Notice where Miller is stationed. He's a far option, along the right wall, opposite James Neal, who mans the left wall. This is not how the Bruins used Miller; he'd either be the primary puck carrier or a drop option on the breakout.

Given that Miller skates like the wind -- he also won the 2015 AHL Fastest Skater competition -- his Knights deployment is noteworthy.

However, Miller couldn't pinpoint any resulting difference, "You're still getting up the same time as the power play. It's not too different once you get into the zone."

He poohed-poohed any suggestion that he's conserving energy or able to set up for the shot sooner with less puck-carrying responsibilities. To his point, Gostisbehere leads the rush and shoots from everywhere on Philadelphia's power play.

"I just think it's more opportunity," offered Miller.

So perhaps it's that simple.

In Vegas, Miller's point shot is the go-to option -- his 34.49 5v4 iCF/60 dwarfs anybody else on his power play unit. This wasn't the case in Boston, where David Pastrnak, among others, shot more. And it's not as if the Bruins' power play wasn't successful -- it ranked seventh in the NHL in 2016-17. It was fourth this year.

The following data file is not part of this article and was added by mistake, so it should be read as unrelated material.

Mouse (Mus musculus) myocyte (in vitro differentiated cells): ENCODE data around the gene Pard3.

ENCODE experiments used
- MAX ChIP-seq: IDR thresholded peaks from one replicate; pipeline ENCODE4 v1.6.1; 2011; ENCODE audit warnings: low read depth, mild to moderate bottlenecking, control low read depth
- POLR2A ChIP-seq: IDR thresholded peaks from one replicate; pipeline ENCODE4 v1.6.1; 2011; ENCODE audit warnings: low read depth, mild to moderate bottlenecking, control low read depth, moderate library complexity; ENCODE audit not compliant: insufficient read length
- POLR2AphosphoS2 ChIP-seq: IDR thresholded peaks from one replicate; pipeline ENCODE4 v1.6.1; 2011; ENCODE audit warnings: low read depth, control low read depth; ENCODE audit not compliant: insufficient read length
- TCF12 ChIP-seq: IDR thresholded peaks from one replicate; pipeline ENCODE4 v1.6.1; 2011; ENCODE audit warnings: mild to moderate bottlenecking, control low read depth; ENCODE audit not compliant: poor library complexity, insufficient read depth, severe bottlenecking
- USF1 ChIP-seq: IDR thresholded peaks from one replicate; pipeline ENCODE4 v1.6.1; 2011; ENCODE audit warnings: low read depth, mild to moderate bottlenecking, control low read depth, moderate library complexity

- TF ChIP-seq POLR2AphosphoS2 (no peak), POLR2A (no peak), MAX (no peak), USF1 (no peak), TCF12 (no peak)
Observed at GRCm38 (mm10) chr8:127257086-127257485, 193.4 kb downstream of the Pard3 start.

Maybe Boston didn't need Miller's talent. But Vegas is sure enjoying it.


This is how Brad Hunt was introduced to Colin Miller.

At the 2015 AHL All-Star Skills Competition, held in Adirondack, Hunt and Miller competed against each other in the Hardest Shot contest.

Back then, Hunt played in Oklahoma City, while Miller skated in Manchester. Those cities were in different conferences.

"We didn't cross over," said Hunt. "So I never knew who he was."

Hunt stepped up and fired a 101.2 MPH blast.

"I went before Millsy. No one had got a hundred, and I hit a hundred. I thought I had a chance," Hunt recalled, laughing. "Then Millsy rained on my parade."

On the very next shot, Miller uncorked a still-standing AHL Hardest Shot record 105.5.

Funny enough, Hunt reminded me this wasn't the first time that he had been a runner-up in an AHL Hardest Shot competition to a future Golden Knight.

In 2013, Hunt clocked a 99.5 in Providence. Pretty good, except Brayden McNabb won with a 101.8.


Gallant opened up about Miller's all-around development this year, "Colin's game, it's come a long way from the first game of the season. He's paid more attention defensively. That's why he had trouble in the past."

With that in mind, I talked to Mike Stothers, who coached Miller on Manchester's Calder Cup-winning team in 2015, and Nic Dowd, Miller's teammate that year, about the change they've seen in "Millsy."